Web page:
Can a lift-sliding door be as airtight as a regular door?

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We have one, and soon we will be getting a second exterior lift-sliding door.

I like them because the sliding doors are out of the way – easy to use, but every now and then I think about the fact that a brushed system can't insulate well.

Although I have read that they are very tight now. I'd be interested in comparing the insulating effect of the lift-and-slide and "regular" doors.

Does anyone know where to find the information?

Answers

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We have a rubber seal. It is airtight, at least according to the airtightness test for passive houses. After 3 years, no drafts.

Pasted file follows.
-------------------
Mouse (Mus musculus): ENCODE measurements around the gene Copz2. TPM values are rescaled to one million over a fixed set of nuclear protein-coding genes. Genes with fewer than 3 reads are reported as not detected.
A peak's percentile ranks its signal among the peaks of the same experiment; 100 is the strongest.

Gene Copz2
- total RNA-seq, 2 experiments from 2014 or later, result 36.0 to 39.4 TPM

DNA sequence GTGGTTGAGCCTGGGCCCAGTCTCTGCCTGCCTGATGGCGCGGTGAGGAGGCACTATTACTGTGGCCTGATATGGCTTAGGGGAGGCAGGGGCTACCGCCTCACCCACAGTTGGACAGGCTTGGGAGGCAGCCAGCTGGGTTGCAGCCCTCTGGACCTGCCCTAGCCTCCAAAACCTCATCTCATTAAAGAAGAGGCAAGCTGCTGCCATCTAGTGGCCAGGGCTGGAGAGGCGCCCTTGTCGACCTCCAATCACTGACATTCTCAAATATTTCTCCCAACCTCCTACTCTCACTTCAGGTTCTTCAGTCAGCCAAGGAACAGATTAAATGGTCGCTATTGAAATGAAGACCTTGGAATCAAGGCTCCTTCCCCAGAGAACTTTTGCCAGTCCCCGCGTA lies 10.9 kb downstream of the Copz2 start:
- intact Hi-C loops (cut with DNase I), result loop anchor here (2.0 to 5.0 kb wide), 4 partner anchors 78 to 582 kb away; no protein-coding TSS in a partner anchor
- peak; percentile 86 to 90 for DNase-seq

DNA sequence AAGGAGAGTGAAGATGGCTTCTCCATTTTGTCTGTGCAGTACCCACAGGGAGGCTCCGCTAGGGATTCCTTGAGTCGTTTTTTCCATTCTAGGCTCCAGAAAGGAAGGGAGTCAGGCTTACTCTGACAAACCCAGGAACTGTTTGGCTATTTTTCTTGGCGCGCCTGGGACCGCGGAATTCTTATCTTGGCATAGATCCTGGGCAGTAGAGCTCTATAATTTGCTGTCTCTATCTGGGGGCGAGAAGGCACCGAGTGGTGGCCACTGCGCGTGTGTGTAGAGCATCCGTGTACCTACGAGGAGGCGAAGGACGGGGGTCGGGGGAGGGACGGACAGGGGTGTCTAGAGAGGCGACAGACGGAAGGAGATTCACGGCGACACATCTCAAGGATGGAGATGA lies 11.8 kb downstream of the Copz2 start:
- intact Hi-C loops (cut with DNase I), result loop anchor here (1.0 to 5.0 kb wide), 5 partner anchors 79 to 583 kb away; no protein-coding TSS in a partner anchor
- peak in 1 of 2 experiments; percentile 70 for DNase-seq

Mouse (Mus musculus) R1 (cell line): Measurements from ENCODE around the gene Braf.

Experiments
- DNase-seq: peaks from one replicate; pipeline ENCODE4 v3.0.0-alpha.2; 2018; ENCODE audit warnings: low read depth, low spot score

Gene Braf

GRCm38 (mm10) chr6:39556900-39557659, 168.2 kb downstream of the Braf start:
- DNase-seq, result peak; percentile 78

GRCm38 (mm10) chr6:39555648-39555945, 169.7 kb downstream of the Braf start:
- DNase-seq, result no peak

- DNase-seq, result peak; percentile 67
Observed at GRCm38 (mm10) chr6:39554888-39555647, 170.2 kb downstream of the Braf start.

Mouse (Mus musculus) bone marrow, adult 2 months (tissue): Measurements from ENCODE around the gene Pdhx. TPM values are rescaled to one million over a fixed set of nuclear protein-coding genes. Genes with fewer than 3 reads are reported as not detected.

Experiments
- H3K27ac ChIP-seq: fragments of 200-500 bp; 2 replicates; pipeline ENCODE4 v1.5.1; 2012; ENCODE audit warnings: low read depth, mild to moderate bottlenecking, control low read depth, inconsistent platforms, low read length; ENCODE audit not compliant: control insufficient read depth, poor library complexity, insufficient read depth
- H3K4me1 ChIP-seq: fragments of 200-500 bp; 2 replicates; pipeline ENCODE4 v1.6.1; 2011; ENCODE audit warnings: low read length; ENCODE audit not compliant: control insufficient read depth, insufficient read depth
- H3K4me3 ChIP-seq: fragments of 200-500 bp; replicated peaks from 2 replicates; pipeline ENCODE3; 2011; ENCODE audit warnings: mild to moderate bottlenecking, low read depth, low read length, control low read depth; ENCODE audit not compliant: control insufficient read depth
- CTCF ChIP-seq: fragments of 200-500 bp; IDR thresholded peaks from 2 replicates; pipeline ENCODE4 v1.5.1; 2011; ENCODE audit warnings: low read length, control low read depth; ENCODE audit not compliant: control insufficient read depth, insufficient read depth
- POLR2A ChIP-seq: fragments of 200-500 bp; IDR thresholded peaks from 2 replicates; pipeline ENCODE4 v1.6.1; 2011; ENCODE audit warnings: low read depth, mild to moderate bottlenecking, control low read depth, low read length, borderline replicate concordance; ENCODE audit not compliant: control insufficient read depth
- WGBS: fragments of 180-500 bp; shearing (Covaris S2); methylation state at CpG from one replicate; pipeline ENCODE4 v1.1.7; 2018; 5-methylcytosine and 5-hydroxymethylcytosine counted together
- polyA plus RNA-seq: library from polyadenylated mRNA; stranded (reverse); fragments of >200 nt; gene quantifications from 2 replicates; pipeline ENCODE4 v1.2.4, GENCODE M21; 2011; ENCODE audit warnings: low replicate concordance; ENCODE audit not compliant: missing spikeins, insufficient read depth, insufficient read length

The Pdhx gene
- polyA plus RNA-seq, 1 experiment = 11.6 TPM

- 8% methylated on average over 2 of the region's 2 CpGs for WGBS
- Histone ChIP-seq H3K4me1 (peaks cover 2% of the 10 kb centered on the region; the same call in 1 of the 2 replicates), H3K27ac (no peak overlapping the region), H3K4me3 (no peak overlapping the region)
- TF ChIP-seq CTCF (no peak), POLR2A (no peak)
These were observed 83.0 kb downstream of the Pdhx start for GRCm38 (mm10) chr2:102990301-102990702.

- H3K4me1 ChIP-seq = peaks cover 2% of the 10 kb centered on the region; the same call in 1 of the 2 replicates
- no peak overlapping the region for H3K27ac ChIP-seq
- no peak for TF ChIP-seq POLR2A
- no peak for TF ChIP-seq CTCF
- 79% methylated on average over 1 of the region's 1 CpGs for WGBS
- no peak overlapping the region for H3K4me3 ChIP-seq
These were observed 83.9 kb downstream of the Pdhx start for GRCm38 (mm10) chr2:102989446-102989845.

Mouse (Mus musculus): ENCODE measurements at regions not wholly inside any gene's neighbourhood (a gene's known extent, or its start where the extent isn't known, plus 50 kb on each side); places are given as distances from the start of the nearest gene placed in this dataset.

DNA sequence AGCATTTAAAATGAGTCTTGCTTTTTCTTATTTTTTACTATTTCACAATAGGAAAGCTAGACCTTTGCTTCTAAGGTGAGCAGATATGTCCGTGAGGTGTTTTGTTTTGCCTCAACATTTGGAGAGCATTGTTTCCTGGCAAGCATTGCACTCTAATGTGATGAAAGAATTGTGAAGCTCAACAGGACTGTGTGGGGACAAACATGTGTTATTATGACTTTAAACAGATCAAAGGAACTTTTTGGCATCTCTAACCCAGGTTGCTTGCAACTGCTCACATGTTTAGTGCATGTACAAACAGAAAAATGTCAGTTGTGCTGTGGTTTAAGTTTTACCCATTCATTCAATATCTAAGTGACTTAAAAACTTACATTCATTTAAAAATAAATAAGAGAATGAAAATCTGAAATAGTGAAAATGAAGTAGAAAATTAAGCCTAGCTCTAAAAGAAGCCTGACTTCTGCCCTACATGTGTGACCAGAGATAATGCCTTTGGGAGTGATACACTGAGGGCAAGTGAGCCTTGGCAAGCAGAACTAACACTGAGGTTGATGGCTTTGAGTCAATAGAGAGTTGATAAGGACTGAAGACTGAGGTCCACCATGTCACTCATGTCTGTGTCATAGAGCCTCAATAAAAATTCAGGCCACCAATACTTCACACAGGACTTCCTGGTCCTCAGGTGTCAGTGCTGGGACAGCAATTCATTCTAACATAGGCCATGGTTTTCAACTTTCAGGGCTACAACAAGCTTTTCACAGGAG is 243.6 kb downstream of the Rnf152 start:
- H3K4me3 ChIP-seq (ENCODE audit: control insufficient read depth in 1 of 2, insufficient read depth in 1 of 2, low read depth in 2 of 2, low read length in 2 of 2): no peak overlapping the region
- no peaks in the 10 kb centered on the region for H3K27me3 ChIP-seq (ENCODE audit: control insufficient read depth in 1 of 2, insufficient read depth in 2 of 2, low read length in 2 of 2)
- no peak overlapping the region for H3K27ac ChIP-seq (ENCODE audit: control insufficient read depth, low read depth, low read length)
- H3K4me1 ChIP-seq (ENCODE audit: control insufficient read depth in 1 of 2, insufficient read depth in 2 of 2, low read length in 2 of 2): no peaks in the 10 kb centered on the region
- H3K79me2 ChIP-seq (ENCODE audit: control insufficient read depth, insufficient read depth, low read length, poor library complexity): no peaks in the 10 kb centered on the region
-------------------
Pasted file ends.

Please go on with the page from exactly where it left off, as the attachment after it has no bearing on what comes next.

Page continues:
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I looked closely at the procedure for the door and am pleasantly surprised at the sensible idea:

When the door is raised, it lifts off the top of the rail with a tapered section (it can be moved) and when lowered, that gap closes again. At least the air exchange is reliably prevented this way.

I think it works, the system (the brush seal is not an actual seal, but probably helps in particular against dust and insects)

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